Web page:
Equine Assisted Counseling
Equine Assisted Counseling (EAC) is a form of therapy for many common mental health concerns including trauma, grief, loss and relationship issues. It is an emerging field with a growing body of research to support its effectiveness.
EAC sessions are especially impactful with children, youth and families. Our experiential or “hands on” approach offers an alternative to traditional office-based talk therapy. Other forms of experiential therapy (e.g. wilderness therapy, play therapy, expressive therapy) have similar therapeutic goals but use different forms of expression to attain those goals. Our therapy is completed on the ground. It is not based on riding, and no horse experience is required.
Why is EAC Unique?
EAC is unique because horses are part of our therapy team! Our sessions are interactive and clients participate in horse activities to achieve non-horse related goals. Sessions are guided by a licensed Therapist, an Equine Specialist and 1-3 horses depending on the unique needs of the client.
Using horses in counseling helps to provide a richer, more engaging therapy experience. Horses are naturally intriguing and often clients are naturally led to ask questions out of curiosity and this facilitates client interaction with the therapy team. As a result, therapeutic rapport can be developed much more quickly than with traditional office-based counseling.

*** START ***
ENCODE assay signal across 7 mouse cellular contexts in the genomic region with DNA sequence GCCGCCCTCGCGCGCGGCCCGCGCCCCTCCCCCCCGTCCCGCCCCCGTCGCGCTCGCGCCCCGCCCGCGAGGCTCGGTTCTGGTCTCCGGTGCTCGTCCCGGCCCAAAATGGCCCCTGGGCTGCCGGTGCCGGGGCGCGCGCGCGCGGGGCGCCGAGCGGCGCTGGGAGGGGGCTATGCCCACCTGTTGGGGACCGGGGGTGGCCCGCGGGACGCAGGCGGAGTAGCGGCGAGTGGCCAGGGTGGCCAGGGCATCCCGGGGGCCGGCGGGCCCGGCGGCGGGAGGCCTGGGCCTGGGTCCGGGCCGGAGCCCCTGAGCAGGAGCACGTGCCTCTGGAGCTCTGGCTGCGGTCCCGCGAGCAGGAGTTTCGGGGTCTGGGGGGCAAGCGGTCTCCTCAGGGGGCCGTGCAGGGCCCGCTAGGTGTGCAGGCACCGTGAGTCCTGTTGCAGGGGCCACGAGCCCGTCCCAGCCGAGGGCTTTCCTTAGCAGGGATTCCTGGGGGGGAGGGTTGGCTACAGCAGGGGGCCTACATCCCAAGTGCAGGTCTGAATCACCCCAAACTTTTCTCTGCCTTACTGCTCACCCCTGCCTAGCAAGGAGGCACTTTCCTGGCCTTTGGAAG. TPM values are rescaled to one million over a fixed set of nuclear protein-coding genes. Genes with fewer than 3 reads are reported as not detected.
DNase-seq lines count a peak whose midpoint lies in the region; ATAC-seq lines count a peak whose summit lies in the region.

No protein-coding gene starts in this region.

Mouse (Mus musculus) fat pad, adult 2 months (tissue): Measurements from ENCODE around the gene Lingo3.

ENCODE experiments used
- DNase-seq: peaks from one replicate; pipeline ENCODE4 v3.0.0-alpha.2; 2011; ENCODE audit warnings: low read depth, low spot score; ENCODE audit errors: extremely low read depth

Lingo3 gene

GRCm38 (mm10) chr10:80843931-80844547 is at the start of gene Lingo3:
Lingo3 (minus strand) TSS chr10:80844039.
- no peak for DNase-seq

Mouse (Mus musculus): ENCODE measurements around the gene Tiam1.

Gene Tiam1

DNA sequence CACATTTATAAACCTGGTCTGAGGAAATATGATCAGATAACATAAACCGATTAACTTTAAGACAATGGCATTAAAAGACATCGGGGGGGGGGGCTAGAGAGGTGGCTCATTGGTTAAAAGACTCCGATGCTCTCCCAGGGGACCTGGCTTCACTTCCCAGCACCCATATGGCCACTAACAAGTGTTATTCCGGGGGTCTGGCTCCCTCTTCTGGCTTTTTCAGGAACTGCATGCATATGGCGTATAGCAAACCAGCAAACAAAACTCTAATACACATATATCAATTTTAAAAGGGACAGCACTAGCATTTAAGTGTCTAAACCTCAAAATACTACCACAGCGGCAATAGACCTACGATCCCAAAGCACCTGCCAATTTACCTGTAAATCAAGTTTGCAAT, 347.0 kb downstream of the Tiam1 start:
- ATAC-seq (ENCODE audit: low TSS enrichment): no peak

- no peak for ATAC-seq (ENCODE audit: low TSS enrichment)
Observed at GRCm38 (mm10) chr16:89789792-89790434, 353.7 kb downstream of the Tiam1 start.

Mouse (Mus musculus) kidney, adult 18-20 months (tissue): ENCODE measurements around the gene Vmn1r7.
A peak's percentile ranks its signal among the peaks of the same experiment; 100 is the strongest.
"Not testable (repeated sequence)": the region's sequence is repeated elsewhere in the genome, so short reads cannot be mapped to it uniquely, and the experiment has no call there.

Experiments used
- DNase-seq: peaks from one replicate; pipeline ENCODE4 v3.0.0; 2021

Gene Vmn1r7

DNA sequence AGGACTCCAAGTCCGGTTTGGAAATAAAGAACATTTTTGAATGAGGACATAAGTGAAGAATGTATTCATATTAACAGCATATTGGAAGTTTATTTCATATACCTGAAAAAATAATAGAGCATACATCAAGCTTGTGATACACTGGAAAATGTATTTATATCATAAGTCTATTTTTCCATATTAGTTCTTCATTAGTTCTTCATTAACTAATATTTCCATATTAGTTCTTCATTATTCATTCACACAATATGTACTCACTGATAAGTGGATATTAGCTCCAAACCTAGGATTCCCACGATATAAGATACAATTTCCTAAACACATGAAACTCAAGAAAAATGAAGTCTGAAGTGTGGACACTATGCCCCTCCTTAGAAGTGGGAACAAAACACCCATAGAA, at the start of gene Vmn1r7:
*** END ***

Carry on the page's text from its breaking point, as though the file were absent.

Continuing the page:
Bringing young people together with horses in a non-traditional way facilitates natural life skill development and has shown to improve communication, problem solving skills, confidence, leadership and teamwork abilities.
Why is EAC So Effective?
We don’t just talk about coping strategies, we actually apply the strategies in the moment! For example, a client may be instructed to move a horse over an obstacle in the arena. During this process clients are encouraged to shift the focus away from completing the “task” with the horse to examining what is happening in the relationship during this process or what is happening inside of themselves. While we are directly building relationships with horses we are also addressing any thoughts, feelings, or responses that emerge.